At the November 27 meeting of Community Board 1 (CB1), chair Anthony Notaro observed that the City’s Economic Development Corporation (EDC), “says that building is falling apart, it’s condemned, and it has to come down. They’ve budgeted for it and they’ll preserve whatever historic elements they can.”
“But they’re going to leave that platform,” he continued, in a reference to a deck adjoining the East River waterfront that supports the structure. “It will be an empty pier with a chain link fence around it and a guard at night. This is unacceptable.”
“That type of real estate asset has to be developed for community advancement,” he added. “It is in the public realm. We all need to have an open and direct conversation about the possibilities here. The East Side has been neglected in many ways, in terms of community centers, and open space. Issues like this need to have a major focus and that’s where our commitment is.”
Naima Rauam’s painting of the Fulton Fish Market activity before it closed
Earlier this year, CB1’s Waterfront, Parks, and Development Committee considered the issue. Committee chair Paul Goldstein noted that the New Market Building was erected in 1939, “as one of the original fish market buildings, at a time when the South Street Seaport was the largest fish distribution center in the world.”
In 2013, the Howard Hughes Corporation, which has been designated by the City to redevelop the South Street Seaport, announced plans to demolish the structure and erect a 60-story residential tower there. This plan inspired bitter opposition among preservationists, community leaders, and elected officials, which eventually scuttled to proposal.
Even with the planned skyscraper’s cancellation, however, the New Market building has long faced an uncertain future. Decades of neglect have compromised the structure, raising the prospect that it may collapse. “It’s been a source of controversy for a number of years,” Mr. Goldstein recounted. “And the latest controversy is that we got a call from EDC, informing us that they are planning to demolish the building.”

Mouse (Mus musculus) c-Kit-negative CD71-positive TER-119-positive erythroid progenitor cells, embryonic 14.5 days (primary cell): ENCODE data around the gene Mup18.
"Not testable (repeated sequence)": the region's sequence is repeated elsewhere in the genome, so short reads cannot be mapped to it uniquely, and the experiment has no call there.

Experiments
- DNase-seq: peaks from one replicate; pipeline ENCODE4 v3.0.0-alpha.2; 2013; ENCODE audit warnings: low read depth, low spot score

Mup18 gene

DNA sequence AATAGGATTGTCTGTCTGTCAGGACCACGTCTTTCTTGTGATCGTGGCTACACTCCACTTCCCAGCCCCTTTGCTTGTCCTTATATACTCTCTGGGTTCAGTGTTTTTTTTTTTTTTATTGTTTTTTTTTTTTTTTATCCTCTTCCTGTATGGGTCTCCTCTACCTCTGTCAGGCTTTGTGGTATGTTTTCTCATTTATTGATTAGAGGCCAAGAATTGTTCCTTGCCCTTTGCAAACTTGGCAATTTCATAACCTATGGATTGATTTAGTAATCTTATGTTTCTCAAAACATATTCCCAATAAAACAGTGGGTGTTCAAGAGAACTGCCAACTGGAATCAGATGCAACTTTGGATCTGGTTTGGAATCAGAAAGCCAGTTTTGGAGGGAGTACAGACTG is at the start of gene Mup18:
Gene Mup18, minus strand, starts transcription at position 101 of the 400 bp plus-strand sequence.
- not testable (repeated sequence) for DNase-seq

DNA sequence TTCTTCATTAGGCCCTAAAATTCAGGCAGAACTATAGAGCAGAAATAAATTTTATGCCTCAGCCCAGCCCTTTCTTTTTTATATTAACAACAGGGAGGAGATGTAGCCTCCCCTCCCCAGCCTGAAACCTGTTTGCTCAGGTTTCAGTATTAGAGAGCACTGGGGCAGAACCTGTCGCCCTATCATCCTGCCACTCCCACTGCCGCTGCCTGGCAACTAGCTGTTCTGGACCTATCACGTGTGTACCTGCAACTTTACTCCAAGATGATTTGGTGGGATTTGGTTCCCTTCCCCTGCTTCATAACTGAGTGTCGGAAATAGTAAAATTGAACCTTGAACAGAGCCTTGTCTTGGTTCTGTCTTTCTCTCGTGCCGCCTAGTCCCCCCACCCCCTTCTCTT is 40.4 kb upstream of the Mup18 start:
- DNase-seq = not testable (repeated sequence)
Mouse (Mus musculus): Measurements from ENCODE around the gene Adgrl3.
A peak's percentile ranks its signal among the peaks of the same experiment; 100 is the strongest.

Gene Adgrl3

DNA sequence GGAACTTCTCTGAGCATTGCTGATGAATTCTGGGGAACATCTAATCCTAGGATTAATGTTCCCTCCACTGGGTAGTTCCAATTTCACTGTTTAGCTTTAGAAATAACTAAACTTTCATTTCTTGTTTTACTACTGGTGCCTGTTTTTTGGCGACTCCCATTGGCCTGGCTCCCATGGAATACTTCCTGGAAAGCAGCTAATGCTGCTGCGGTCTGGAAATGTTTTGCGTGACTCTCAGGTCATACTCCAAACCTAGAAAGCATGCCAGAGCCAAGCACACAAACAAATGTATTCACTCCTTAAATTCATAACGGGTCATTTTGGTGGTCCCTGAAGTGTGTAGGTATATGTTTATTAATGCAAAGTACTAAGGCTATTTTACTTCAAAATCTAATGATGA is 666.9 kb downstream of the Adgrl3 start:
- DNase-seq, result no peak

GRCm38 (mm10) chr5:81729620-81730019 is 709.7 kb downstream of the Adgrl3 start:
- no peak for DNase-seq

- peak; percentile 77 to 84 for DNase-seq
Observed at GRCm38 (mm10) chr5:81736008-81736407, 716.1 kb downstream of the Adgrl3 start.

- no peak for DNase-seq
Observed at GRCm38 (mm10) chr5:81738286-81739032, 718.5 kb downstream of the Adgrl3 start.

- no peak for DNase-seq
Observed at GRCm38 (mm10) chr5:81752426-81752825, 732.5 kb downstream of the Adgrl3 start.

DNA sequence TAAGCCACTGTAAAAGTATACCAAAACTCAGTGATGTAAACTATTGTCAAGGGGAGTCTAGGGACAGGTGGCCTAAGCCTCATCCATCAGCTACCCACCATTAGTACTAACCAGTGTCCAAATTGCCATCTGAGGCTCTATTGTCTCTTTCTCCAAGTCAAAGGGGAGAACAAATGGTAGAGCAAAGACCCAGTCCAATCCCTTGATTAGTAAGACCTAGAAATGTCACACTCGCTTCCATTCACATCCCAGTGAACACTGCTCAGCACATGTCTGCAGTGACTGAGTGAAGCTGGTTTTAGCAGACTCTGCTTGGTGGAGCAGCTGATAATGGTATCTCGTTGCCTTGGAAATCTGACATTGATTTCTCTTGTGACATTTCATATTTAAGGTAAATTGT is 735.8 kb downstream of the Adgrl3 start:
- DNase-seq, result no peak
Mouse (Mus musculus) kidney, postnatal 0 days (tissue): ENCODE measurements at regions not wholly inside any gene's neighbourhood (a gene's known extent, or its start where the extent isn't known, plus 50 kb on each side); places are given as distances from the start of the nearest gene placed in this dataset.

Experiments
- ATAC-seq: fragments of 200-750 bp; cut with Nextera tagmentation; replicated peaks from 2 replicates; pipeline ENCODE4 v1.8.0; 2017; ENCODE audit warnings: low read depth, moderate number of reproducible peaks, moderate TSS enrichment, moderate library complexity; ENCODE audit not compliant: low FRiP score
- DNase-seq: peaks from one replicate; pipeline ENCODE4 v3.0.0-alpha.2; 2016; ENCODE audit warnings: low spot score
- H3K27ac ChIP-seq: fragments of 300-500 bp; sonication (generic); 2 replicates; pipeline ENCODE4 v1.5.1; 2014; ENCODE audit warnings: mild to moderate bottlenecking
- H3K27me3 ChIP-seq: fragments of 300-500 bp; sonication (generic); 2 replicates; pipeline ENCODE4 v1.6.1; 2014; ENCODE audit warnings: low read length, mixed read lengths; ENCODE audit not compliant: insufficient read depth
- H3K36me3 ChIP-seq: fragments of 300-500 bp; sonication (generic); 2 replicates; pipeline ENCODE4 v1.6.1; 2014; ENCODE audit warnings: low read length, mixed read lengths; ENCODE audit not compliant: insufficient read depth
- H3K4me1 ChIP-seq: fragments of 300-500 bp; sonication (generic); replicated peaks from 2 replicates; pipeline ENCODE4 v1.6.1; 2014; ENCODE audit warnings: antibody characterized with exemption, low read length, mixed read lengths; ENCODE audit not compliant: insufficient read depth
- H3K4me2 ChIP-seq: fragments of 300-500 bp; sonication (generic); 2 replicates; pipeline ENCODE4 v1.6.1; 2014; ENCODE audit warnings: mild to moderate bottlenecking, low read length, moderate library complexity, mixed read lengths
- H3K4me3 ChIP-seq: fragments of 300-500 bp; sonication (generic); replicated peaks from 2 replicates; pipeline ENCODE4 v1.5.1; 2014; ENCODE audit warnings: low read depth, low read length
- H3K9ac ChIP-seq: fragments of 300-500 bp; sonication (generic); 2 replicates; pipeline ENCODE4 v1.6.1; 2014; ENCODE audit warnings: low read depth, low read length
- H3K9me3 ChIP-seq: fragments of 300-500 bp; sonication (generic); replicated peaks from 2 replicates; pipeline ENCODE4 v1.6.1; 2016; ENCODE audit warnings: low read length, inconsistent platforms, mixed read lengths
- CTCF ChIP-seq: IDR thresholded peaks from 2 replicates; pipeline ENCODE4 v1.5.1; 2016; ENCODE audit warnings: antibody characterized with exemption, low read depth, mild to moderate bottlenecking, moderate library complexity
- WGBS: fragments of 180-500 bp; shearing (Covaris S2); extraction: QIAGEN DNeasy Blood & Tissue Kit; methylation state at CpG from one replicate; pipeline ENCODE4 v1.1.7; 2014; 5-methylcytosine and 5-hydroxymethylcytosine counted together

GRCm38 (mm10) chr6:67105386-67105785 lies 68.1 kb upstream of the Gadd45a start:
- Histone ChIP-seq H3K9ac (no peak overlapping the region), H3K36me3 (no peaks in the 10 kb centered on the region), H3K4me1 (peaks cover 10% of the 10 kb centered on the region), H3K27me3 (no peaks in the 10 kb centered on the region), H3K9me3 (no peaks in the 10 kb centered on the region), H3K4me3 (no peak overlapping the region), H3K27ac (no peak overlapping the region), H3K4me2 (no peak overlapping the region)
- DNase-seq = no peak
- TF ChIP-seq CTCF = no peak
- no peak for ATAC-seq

“In fairness to EDC,” Mr. Goldstein said, “we were aware that this building had structural issues, and that something had to be done, at a minimum, to stabilize it. But none of that stabilization took place. Instead, they just told us, ‘okay, we’re pulling it down.'” He also noted that the building is listed in both State and Federal registers of historic sites, but does not enjoy City landmarks status, which means that it is not legally protected from demolition.
“This is a troubling development for a number of reasons,” Mr. Goldstein continued. “One is that we just heard about it and they didn’t consult with the community board prior to announcing this final decision.”
Second, Mr. Goldstein said, “this is actually very consistent with a pattern that EDC has had in running the Seaport for a number of years. They do things behind the scenes, behind closed doors, and do not inform the public about what’s going on until they make a decision. And it’s also my understanding that they treat our local elected officials in the exact same way. That they, too, are having an impossible time gaining information out of EDC.”
Mr. Goldstein interjected that, “EDC says they have no more plans for a high rise building. Take that for what it’s worth. But Borough President’s office was adamant that the City and the developer have heard the message that we, the community and the elected officials, will not tolerate something like that on this site.”
Committee member Bob Townley said, “having worked with EDC closely years ago, I think they’re going to sweeten the pot. This could be an example of the Community Board workings at its best. There may be deal-making on this site, and that’s why they are not saying anything yet.”
The area of the deck beneath the New Market Building is nearly 40,000 square feet, or almost one acre. A parcel of that size could accommodate one or more facilities such as a park, new school, a community center, a library, affordable housing units, or other civic amenities.
Mr. Goldstein reflected that, “CB1 has a history of negotiating deals that have brought us schools, parks, and community centers.”
An historic photo of workers at the Fish Market
But not everyone is resigned to the demolition of the New Market Building. The preservation group, Save Our Seaport, notes in a statement that, “in 2010, an inspection report commissioned by the Economic Development Corporation detailed the decay, concluding that approximately $10 million was needed to stabilize and repair the building. Those repairs were never made.”